Main Article Content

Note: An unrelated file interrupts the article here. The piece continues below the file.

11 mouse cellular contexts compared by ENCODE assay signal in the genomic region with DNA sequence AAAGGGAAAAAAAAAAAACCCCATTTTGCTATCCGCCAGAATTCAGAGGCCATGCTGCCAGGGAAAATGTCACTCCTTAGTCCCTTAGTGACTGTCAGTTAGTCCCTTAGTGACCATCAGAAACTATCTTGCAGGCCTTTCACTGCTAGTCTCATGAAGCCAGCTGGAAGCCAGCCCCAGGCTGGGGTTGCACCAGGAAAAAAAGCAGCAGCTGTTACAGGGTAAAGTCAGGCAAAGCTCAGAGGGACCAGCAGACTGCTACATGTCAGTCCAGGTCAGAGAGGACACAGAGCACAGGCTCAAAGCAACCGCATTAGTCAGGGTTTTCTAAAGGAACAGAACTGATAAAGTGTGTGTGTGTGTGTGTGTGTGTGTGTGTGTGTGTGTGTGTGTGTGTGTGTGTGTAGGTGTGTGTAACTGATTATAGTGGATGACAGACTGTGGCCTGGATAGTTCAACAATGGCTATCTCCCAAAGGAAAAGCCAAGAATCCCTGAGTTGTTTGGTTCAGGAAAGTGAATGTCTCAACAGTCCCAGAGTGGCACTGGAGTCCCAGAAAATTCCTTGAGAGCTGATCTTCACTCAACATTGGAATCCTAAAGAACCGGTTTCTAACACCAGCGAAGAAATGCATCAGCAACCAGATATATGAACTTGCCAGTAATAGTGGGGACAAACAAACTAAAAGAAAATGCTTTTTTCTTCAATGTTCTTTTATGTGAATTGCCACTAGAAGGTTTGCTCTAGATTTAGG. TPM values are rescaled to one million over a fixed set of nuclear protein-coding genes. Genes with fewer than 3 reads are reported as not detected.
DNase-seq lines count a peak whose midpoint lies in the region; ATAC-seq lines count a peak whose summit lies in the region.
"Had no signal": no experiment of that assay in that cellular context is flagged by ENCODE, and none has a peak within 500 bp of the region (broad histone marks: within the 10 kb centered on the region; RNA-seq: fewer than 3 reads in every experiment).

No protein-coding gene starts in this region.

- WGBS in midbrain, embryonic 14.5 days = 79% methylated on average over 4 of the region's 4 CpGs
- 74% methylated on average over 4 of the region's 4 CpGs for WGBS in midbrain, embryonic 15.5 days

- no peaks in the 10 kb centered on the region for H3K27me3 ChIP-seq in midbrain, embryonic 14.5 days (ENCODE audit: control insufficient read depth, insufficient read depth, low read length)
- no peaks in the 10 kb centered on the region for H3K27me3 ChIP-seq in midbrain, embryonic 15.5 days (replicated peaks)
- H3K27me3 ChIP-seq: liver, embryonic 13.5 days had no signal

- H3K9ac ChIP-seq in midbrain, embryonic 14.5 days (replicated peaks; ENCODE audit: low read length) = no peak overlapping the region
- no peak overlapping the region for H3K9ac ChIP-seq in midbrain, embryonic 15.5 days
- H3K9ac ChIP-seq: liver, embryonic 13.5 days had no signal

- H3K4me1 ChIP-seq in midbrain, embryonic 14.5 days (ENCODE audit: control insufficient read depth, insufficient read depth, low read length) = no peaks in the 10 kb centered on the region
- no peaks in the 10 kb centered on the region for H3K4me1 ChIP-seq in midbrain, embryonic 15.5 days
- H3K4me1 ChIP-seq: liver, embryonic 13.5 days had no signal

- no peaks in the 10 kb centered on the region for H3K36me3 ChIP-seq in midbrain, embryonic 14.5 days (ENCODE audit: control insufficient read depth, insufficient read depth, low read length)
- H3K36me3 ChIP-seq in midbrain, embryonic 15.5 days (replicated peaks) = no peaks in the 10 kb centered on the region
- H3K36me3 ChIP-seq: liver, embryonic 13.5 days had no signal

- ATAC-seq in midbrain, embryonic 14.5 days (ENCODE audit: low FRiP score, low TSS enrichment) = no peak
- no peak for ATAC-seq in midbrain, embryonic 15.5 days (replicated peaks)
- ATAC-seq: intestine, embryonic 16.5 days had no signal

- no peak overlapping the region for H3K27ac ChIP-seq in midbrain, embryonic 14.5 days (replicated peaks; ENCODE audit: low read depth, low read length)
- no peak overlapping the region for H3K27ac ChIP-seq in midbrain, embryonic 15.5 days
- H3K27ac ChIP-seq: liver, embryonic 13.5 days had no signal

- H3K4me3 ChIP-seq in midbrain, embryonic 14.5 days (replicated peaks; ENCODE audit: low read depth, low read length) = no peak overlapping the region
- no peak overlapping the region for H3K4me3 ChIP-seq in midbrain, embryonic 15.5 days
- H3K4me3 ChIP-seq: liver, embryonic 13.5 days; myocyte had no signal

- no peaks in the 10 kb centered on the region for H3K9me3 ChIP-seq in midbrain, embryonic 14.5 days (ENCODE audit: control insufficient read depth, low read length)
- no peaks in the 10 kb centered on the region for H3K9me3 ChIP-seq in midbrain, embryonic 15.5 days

This study examines the changes and development of prospective secondary mathematics teachers‟ technology-based tasks through teaching practices. The Dynamic Geometry Task Analysis model consisting of the components of mathematical depth and technological action has been chosen as the conceptual framework of the study. In this study, a qualitative research paradigm has been adopted and action research methodology involving a cyclical process has been used. Participants of the study were four prospective secondary mathematics teachers, who were enrolled in a secondary mathematics education program at a state university in Turkey. This research was carried out within the scope of a 14-week Practicum course and focused on prospective mathematics teachers‟ implementations of their technology-based tasks through micro-teaching and classroom teaching. Data mainly consisted of each prospective teacher‟s one technology-based task, video recordings of their teaching practices (micro-teaching and classroom teaching) and interviews. Data was analyzed by using the video analysis method to examine how and why mathematical depth and technological action of the planned tasks changed or developed during micro-teaching and classroom practices. Findings of the study indicated that prospective mathematics teachers improved the levels of mathematical depth of their tasks by making use of their planned technological actions in a more effective way from micro-teaching to classroom teaching. In particular, it became apparent that micro-teaching supported the development of prospective mathematics teachers‟ technology-based tasks in terms of content and also the implementation processes of their tasks in classrooms.